'Into the West': Manifest Destiny on the Small Screen

  • Playlist
  • Download
  • Embed
    <iframe src="http://www.npr.org/player/embed/4698007/4698008" width="100%" height="290" frameborder="0" scrolling="no" title="NPR embedded audio player">
  • Transcript

Day to Day television critic Andrew Wallenstein reviews the new TNT mini-series Into the West, which cost an estimated $100 million to film. Wallenstein tells listeners whether the contemporary Western saga — which looks beautiful — is worth their time.


This is DAY TO DAY. I'm Madeleine Brand.

Fans of the Western, rejoice. The acclaimed HBO series "Deadwood" may have just ended its season, but now another offering from the genre is here to take its place. The TNT cable network will air a 12-hour saga called "Into the West." Here's DAY TO DAY TV critic Andrew Wallenstein.


I gave up on the Western genre a long time ago, convinced it had exhausted itself, reworking the same cliches over and over. Then HBO's "Deadwood" came along, reimagining the Old West as a hotbed for outlaws who spewed profanities with Shakespearean eloquence. Now we have the cowboys and Indians of TNT's "Into the West." They're a less obscene lot, but I gave them a chance.

(Soundbite of chanting and drumming)

WALLENSTEIN: "Into the West" is the kind of TV they don't make any more. Its 12 hours are spread over six two-hour weekly installments. The project cost an estimated $100 million to produce and market, the kind of budget usually reserved for theatrical movies. A project this size and scope is really a throwback to the 1970s and '80s, when epics like "Roots" and "Lonesome Dove" commanded big audiences. If you don't mind that format, it could be worth your while.

The story tacks back and forth over the course of the 19th century between the intersecting lives of a Lakota medicine man named Loved By The Buffalo, who foresees his tribe's doomed destiny, and Jacob Wheeler, a Virginia wheel maker who is wooed out to California by tales of its great beauty.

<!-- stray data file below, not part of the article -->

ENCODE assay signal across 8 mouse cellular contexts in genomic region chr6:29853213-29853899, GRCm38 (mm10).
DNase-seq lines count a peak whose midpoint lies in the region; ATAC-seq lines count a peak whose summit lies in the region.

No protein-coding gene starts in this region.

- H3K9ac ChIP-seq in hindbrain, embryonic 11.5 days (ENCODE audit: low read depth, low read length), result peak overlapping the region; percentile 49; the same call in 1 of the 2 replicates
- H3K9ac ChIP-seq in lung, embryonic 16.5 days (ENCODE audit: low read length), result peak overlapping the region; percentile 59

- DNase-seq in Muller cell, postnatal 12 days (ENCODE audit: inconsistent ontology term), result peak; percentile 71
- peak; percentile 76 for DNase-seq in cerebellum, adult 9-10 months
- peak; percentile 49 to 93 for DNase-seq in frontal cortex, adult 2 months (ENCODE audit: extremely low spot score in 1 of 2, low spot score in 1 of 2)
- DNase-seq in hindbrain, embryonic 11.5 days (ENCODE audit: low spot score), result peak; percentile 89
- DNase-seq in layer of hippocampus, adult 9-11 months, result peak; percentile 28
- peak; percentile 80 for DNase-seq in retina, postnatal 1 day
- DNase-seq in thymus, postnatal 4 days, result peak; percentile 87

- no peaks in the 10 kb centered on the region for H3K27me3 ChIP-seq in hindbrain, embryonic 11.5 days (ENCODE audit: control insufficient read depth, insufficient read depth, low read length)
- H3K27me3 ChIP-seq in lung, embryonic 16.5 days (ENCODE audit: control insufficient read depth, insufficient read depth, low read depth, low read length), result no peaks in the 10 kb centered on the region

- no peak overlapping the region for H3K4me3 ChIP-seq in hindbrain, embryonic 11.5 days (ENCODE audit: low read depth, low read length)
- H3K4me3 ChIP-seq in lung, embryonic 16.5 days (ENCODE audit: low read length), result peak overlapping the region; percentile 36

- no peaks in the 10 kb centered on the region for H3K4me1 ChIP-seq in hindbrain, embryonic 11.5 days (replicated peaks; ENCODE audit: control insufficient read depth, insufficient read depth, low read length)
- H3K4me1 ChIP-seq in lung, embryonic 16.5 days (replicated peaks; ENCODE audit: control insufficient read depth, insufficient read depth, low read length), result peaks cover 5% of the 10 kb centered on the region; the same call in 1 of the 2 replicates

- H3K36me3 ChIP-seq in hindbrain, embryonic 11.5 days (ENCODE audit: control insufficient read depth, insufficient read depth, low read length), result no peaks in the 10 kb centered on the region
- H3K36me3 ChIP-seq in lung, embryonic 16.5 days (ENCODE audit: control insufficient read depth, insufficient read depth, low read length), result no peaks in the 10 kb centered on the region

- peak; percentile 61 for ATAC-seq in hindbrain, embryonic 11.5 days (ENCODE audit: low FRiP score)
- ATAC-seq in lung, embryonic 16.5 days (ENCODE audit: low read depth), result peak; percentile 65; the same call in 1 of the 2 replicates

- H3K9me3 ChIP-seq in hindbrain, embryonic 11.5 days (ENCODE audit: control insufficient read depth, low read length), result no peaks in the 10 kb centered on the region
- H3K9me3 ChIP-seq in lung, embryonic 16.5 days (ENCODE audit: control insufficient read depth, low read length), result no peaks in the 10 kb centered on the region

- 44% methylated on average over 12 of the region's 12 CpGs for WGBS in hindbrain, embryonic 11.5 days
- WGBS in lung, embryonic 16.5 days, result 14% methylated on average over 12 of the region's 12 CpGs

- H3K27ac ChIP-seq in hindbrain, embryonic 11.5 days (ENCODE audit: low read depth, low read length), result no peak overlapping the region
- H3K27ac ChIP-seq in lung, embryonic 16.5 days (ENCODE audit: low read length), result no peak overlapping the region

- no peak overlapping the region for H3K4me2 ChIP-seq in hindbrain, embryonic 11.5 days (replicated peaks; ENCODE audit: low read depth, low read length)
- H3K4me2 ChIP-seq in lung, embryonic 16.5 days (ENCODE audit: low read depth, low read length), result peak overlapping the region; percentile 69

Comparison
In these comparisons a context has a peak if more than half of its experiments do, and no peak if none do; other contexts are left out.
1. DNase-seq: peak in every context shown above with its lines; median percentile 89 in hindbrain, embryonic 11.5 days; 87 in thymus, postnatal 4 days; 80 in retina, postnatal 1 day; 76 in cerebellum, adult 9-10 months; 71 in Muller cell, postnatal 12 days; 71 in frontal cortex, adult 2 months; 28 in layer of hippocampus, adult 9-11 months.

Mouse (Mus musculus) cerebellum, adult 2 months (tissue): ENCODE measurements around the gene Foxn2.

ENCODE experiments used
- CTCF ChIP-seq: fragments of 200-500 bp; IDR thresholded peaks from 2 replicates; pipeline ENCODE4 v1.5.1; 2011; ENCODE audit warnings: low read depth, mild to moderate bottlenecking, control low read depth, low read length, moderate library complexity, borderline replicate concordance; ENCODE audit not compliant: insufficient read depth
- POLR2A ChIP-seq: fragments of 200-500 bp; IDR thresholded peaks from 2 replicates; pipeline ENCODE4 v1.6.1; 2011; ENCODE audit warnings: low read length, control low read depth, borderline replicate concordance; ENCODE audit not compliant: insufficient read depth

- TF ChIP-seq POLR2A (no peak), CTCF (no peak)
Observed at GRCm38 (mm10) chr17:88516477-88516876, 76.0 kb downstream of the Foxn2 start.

(Soundbite of "Into the West")

Unidentified Man: You got mountains covered with snow in summer and forests that go on forever, rivers that you can't hardly see across. Sometimes you wait half a day for a buffalo herd to run past, big shaggy beasts three times a horse, horizon to horizon.

WALLENSTEIN: "Into the West" avoids the cliched conflict at the heart of way too many Westerns, the good, noble settlers vs. the evil, savage Native Americans. "Into the West" splits its narrative between the two peoples, recognizing that history is complicated. Neither side is good or bad, yet they are still very much on a collision course.

"Into the West's" fictional characters also have a knack for happening upon very real milestones of American history, from the building of the Transcontinental Railroad to the Gold Rush. They also interact with historical figures like Jedediah Smith, the legendary mountain man depicted here by actor Josh Brolin as kind of a rawhide renaissance man.

(Soundbite of "Into the West")

Mr. JOSH BROLIN: (As Jedediah Smith) The Lord fashioned us a little above the beasts and a little below the angels, but he gave us the choice and it's great, son. And some of these men, they come west to lose their souls. West is a place on the map, not a way to live. Don't forget that.

WALLENSTEIN: Truth be told, younger viewers with no appreciation for the Western might find their patience wearing thin. The ponderous pace it maintains over 12 hours left me feeling a little saddle-sore. But even the most jaded viewers will have to admire the superb production that captures the West in all its grandeur--and its history, with great attention to detail. With "Into the West," TNT has taken on an effort as vast and challenging as the old West itself.

(Soundbite of music)

BRAND: Andrew Wallenstein is an editor at the Hollywood Reporter. The TNT miniseries "Into the West" begins tonight.

(Soundbite of music)

BRAND: DAY TO DAY returns in a moment. I'm Madeleine Brand.

Copyright © 2005 NPR. All rights reserved. Visit our website terms of use and permissions pages at www.npr.org for further information.

NPR transcripts are created on a rush deadline by a contractor for NPR, and accuracy and availability may vary. This text may not be in its final form and may be updated or revised in the future. Please be aware that the authoritative record of NPR’s programming is the audio.



Please keep your community civil. All comments must follow the NPR.org Community rules and Terms of Use. NPR reserves the right to use the comments we receive, in whole or in part, and to use the commenter's name and location, in any medium. See also the Terms of Use, Privacy Policy and Community FAQ.

NPR thanks our sponsors

Become an NPR sponsor

Support comes from